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Newsom pledges to restore salmon by removing dams in new strategic plan

California Gov. Gavin Newsom (D) is committing to the removal or circumvention of several long-disputed dams in a bid to revive the state’s salmon.

The governor announced both new actions and efforts that are already underway to bolster the drought-rattled fish population in a “Salmon Strategy” document issued Tuesday.

In the wake of ongoing extreme weather conditions, projections of chinook salmon numbers dwindled to historic lows — prompting a salmon season shutdown last year alongside a Federal Fishery Disaster request.

Several tribal nations also canceled their associated religious and cultural harvests for the first time ever, the governor’s office noted.

“Salmon are an integral part of our shared history in California,” Newsom said in a statement.

“Some of my youngest memories were of seeing the iconic fish up close with my father when I was growing up — an experience all Californians deserve,” the governor added.

Aiming to reverse the decline, the Salmon Strategy has prioritized 71 actions and six specific goals: barrier removal, habitat restoration, water flow protection, hatchery modernization, technological management improvements and strengthened partnerships.

As far as the barrier removals are concerned, the document stressed that “some dams that remain on the landscape are well beyond their useful life” and that many are blocking salmon access to more than 90 percent of their spawning habitats.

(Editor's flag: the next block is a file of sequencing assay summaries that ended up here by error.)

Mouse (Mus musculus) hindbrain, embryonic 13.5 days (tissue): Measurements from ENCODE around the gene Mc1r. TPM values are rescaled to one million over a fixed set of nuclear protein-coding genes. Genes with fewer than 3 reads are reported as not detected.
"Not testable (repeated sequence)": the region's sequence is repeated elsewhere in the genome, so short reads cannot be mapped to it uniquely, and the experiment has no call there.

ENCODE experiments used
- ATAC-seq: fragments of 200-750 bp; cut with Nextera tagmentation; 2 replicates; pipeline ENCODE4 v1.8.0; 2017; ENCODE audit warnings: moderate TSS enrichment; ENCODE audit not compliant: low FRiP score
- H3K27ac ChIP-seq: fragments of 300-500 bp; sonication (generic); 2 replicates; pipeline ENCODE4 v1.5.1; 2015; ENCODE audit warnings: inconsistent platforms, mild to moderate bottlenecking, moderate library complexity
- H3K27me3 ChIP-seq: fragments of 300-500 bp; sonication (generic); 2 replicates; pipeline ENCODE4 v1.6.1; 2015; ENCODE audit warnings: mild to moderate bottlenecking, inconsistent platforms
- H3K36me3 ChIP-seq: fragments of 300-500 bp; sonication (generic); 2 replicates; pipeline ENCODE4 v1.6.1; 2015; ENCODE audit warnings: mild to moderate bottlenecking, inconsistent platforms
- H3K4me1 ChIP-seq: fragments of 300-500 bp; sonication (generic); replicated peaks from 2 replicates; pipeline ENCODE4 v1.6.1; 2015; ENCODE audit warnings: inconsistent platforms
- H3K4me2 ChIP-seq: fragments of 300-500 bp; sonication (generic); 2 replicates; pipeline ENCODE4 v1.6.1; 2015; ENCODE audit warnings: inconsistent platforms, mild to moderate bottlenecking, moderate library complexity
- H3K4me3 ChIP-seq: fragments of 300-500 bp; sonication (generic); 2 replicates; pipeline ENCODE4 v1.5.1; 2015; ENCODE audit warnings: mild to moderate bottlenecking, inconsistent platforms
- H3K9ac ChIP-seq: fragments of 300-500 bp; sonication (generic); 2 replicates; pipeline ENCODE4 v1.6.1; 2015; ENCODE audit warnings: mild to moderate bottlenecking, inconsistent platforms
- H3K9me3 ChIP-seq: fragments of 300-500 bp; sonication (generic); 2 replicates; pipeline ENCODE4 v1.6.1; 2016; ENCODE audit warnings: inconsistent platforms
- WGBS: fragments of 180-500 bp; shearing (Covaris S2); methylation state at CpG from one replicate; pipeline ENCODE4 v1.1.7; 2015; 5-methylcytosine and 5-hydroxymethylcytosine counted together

A massive project is already underway to remove four dams on the Klamath River, which historically was home to “many of the most prodigious salmon runs in California,” according to the Salmon Strategy.

Other dam elimination efforts are also in process, including removals of the Matilija Dam in Ventura County and the Rindge Dam in Los Angeles County, per the document.

In rivers where dams remain operational, the Salmon Strategy suggested that the state return salmon to upstream, cold-water habitats by introducing measures such as natural or physical passageways around the dams or facilitating transport of the fish.

Such measures have already been successfully implemented in certain rivers and creeks, according to the document.

“We’re doubling down to make sure this species not only adapts in the face of extreme weather but remains a fixture of California’s natural beauty and ecosystems for generations to come,” Newsom said.

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